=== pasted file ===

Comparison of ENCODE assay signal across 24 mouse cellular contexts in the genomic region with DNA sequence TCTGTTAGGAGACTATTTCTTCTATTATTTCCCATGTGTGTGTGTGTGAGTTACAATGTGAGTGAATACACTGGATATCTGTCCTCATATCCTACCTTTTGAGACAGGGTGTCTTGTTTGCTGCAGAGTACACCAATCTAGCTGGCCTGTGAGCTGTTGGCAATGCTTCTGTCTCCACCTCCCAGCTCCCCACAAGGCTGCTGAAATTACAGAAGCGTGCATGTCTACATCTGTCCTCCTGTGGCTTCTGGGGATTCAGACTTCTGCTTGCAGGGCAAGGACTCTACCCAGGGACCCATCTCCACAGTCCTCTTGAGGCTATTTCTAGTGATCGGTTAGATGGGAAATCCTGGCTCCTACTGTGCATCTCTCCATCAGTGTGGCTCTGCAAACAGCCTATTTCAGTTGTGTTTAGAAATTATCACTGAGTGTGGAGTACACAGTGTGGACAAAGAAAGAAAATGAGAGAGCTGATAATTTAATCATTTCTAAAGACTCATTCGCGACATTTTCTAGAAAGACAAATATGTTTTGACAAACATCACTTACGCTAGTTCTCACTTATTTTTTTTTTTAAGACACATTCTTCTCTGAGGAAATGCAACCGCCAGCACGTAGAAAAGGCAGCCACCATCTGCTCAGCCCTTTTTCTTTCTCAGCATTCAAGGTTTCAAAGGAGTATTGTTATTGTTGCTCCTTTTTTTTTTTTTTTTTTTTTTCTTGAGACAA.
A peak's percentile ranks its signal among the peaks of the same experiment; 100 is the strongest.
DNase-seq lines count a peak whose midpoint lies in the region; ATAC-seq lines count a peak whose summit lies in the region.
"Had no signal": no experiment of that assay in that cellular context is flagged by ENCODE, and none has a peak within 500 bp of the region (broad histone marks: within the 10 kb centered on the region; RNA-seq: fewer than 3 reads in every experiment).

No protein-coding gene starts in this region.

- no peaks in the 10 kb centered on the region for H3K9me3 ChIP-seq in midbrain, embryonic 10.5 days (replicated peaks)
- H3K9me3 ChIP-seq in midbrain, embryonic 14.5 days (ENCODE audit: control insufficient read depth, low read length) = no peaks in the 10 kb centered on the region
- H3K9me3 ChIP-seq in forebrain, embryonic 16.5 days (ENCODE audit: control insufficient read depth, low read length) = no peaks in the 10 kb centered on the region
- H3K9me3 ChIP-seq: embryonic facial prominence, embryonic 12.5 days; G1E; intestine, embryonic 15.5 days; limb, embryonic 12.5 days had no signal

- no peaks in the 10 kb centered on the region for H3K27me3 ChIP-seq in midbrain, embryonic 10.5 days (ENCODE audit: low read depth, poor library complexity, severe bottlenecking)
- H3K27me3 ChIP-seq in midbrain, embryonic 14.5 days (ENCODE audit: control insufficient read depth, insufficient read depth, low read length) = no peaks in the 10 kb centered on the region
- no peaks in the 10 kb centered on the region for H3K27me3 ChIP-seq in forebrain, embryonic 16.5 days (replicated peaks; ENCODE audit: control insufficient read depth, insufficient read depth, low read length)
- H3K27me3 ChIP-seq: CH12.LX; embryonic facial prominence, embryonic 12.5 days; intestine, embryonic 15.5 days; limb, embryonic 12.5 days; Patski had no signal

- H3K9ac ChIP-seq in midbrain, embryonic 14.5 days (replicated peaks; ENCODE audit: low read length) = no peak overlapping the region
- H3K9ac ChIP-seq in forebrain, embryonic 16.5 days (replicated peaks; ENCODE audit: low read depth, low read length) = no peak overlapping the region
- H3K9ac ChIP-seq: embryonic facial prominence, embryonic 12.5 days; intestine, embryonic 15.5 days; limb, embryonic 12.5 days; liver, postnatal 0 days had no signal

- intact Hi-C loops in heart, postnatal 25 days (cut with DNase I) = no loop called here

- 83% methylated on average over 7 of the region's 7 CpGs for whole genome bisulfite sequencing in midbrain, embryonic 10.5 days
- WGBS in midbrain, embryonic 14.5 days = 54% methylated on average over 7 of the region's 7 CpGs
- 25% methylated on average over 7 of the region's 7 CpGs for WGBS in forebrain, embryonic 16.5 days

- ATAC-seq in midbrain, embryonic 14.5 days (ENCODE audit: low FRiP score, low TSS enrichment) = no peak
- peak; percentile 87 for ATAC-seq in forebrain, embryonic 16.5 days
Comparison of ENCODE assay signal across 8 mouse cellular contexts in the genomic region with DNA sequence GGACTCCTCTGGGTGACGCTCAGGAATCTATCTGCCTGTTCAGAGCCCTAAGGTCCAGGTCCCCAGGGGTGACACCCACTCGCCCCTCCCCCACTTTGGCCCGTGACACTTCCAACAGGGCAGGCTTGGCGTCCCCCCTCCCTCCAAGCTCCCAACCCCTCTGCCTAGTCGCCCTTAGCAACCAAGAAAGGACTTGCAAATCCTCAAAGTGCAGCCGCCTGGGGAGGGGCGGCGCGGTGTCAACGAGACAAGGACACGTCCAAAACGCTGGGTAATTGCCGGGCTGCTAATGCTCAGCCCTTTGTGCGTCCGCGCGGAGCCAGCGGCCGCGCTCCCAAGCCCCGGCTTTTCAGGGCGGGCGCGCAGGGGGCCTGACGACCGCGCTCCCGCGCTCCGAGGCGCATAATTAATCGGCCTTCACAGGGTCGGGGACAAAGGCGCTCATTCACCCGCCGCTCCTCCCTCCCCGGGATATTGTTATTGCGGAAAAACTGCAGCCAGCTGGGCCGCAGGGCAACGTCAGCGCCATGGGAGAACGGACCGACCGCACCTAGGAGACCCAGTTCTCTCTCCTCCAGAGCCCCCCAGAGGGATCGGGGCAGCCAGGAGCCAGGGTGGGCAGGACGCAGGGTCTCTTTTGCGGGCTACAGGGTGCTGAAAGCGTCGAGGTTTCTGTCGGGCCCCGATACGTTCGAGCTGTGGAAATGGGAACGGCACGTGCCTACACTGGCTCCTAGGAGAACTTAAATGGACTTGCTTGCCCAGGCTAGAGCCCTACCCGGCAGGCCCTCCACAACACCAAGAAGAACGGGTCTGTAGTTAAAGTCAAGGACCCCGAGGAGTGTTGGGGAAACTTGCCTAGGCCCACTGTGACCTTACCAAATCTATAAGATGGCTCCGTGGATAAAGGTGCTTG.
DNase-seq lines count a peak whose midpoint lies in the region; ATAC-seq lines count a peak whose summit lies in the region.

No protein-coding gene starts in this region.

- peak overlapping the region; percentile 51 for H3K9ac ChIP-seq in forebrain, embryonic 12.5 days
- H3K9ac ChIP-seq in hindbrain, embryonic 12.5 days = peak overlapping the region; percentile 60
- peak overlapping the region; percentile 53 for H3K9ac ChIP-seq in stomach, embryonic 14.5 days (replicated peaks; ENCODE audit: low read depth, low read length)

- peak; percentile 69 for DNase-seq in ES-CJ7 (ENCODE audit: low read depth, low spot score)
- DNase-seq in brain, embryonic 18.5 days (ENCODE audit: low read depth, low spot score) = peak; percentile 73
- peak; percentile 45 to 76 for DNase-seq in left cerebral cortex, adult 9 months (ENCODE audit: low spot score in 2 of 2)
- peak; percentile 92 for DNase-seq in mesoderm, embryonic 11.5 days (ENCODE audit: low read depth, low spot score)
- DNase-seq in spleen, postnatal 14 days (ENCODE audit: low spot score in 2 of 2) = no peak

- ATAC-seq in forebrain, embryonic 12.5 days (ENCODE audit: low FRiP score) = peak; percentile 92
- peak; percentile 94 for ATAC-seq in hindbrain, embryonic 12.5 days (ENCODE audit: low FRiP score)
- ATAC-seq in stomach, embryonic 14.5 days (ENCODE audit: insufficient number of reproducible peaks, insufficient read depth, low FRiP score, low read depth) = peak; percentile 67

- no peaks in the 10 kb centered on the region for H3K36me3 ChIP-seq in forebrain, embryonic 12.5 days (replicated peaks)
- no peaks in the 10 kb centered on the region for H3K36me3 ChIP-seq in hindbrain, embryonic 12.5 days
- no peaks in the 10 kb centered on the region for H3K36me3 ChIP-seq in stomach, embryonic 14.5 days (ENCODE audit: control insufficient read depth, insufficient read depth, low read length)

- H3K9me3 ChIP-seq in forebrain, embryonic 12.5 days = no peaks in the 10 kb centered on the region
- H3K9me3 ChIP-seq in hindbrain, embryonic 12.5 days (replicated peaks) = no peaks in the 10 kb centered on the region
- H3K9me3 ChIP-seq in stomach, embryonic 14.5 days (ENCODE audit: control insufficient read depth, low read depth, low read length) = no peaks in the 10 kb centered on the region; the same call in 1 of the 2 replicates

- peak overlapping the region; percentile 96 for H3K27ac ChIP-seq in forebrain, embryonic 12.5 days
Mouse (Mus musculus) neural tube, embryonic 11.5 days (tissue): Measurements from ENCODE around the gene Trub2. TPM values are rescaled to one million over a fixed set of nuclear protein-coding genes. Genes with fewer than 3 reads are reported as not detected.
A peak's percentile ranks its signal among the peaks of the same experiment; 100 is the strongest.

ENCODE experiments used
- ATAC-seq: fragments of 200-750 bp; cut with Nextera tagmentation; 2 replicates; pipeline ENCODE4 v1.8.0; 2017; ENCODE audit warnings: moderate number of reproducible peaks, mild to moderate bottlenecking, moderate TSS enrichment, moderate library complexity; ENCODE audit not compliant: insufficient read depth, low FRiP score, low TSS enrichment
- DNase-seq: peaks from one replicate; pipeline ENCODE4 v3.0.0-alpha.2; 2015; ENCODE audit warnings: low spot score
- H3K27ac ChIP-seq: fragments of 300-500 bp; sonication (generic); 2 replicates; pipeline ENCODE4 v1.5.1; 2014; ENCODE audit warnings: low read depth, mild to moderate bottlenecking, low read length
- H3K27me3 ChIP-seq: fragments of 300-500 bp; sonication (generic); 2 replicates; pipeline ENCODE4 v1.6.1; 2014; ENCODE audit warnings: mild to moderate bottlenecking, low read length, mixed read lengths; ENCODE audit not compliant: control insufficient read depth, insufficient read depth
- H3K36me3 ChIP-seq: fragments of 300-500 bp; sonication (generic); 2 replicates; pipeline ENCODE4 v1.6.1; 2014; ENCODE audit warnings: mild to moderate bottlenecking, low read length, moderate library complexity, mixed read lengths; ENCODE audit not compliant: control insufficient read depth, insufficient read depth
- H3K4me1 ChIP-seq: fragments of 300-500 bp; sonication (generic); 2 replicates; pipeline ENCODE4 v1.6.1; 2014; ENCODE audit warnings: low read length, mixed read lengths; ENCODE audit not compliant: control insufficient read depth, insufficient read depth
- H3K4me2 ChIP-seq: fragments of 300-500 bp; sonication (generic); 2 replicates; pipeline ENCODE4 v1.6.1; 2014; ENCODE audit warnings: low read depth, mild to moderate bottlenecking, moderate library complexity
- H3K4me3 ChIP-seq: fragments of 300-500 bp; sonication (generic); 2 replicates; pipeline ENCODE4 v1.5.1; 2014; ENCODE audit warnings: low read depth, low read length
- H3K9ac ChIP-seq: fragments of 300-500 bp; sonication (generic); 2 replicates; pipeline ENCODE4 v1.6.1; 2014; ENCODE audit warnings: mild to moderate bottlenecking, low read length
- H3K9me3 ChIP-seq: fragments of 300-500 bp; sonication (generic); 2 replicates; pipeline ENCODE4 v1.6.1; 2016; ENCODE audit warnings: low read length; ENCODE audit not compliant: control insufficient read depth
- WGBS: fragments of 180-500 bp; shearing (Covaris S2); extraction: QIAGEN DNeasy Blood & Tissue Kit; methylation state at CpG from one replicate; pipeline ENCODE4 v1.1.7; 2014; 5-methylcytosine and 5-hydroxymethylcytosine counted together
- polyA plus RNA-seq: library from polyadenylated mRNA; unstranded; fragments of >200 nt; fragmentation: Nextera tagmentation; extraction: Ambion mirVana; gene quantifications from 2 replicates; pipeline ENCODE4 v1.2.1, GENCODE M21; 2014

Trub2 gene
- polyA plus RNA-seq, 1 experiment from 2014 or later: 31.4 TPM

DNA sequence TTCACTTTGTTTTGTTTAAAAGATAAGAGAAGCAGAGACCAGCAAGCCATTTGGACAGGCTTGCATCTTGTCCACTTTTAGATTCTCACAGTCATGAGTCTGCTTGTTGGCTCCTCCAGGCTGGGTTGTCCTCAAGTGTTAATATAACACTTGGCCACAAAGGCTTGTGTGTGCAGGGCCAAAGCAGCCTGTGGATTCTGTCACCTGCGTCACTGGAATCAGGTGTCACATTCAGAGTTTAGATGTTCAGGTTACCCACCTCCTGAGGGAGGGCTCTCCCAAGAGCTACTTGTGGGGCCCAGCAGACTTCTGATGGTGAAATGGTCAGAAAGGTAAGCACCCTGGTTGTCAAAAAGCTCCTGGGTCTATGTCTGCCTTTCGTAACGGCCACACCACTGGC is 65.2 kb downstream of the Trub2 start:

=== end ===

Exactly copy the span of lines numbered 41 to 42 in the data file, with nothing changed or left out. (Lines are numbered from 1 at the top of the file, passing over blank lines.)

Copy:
- H3K9me3 ChIP-seq in hindbrain, embryonic 12.5 days (replicated peaks) = no peaks in the 10 kb centered on the region
- H3K9me3 ChIP-seq in stomach, embryonic 14.5 days (ENCODE audit: control insufficient read depth, low read depth, low read length) = no peaks in the 10 kb centered on the region; the same call in 1 of the 2 replicates